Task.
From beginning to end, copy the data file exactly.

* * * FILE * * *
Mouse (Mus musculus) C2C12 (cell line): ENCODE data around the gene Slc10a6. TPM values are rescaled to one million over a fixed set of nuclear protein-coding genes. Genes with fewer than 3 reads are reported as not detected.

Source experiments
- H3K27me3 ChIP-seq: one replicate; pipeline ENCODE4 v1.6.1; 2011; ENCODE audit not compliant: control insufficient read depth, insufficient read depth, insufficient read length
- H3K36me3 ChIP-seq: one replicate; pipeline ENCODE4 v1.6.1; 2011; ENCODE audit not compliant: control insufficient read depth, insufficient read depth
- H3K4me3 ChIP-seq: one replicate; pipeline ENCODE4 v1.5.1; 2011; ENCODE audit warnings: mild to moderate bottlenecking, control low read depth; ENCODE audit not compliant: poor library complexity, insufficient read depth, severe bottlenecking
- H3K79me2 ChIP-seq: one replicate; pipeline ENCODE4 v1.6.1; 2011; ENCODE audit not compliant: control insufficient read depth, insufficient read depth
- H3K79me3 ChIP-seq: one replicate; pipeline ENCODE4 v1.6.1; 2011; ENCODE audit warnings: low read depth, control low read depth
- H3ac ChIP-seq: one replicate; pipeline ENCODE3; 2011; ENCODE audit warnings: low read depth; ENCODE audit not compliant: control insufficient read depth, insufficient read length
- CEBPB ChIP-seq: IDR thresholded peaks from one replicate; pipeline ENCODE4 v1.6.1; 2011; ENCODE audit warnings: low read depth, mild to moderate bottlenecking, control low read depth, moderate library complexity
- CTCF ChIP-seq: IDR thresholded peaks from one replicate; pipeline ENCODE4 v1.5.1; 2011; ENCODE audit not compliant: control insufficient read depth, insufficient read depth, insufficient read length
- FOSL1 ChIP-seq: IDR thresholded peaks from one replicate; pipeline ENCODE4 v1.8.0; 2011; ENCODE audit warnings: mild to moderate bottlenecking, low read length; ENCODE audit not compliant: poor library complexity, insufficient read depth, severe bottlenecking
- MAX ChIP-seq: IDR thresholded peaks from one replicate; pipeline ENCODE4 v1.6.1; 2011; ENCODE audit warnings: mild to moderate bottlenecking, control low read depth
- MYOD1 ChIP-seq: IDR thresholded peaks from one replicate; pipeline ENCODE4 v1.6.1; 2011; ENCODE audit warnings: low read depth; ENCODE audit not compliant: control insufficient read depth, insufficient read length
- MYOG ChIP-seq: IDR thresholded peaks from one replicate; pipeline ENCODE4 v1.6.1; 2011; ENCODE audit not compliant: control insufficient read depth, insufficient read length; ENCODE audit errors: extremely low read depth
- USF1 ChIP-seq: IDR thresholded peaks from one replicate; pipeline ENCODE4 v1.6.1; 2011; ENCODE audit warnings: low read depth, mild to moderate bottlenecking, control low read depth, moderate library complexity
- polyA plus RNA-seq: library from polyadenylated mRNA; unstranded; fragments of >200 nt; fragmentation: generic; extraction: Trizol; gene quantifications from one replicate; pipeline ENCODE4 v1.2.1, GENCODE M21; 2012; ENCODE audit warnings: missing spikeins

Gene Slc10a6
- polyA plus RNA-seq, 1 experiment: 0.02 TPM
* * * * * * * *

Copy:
Mouse (Mus musculus) C2C12 (cell line): ENCODE data around the gene Slc10a6. TPM values are rescaled to one million over a fixed set of nuclear protein-coding genes. Genes with fewer than 3 reads are reported as not detected.

Source experiments
- H3K27me3 ChIP-seq: one replicate; pipeline ENCODE4 v1.6.1; 2011; ENCODE audit not compliant: control insufficient read depth, insufficient read depth, insufficient read length
- H3K36me3 ChIP-seq: one replicate; pipeline ENCODE4 v1.6.1; 2011; ENCODE audit not compliant: control insufficient read depth, insufficient read depth
- H3K4me3 ChIP-seq: one replicate; pipeline ENCODE4 v1.5.1; 2011; ENCODE audit warnings: mild to moderate bottlenecking, control low read depth; ENCODE audit not compliant: poor library complexity, insufficient read depth, severe bottlenecking
- H3K79me2 ChIP-seq: one replicate; pipeline ENCODE4 v1.6.1; 2011; ENCODE audit not compliant: control insufficient read depth, insufficient read depth
- H3K79me3 ChIP-seq: one replicate; pipeline ENCODE4 v1.6.1; 2011; ENCODE audit warnings: low read depth, control low read depth
- H3ac ChIP-seq: one replicate; pipeline ENCODE3; 2011; ENCODE audit warnings: low read depth; ENCODE audit not compliant: control insufficient read depth, insufficient read length
- CEBPB ChIP-seq: IDR thresholded peaks from one replicate; pipeline ENCODE4 v1.6.1; 2011; ENCODE audit warnings: low read depth, mild to moderate bottlenecking, control low read depth, moderate library complexity
- CTCF ChIP-seq: IDR thresholded peaks from one replicate; pipeline ENCODE4 v1.5.1; 2011; ENCODE audit not compliant: control insufficient read depth, insufficient read depth, insufficient read length
- FOSL1 ChIP-seq: IDR thresholded peaks from one replicate; pipeline ENCODE4 v1.8.0; 2011; ENCODE audit warnings: mild to moderate bottlenecking, low read length; ENCODE audit not compliant: poor library complexity, insufficient read depth, severe bottlenecking
- MAX ChIP-seq: IDR thresholded peaks from one replicate; pipeline ENCODE4 v1.6.1; 2011; ENCODE audit warnings: mild to moderate bottlenecking, control low read depth
- MYOD1 ChIP-seq: IDR thresholded peaks from one replicate; pipeline ENCODE4 v1.6.1; 2011; ENCODE audit warnings: low read depth; ENCODE audit not compliant: control insufficient read depth, insufficient read length
- MYOG ChIP-seq: IDR thresholded peaks from one replicate; pipeline ENCODE4 v1.6.1; 2011; ENCODE audit not compliant: control insufficient read depth, insufficient read length; ENCODE audit errors: extremely low read depth
- USF1 ChIP-seq: IDR thresholded peaks from one replicate; pipeline ENCODE4 v1.6.1; 2011; ENCODE audit warnings: low read depth, mild to moderate bottlenecking, control low read depth, moderate library complexity
- polyA plus RNA-seq: library from polyadenylated mRNA; unstranded; fragments of >200 nt; fragmentation: generic; extraction: Trizol; gene quantifications from one replicate; pipeline ENCODE4 v1.2.1, GENCODE M21; 2012; ENCODE audit warnings: missing spikeins

Gene Slc10a6
- polyA plus RNA-seq, 1 experiment: 0.02 TPM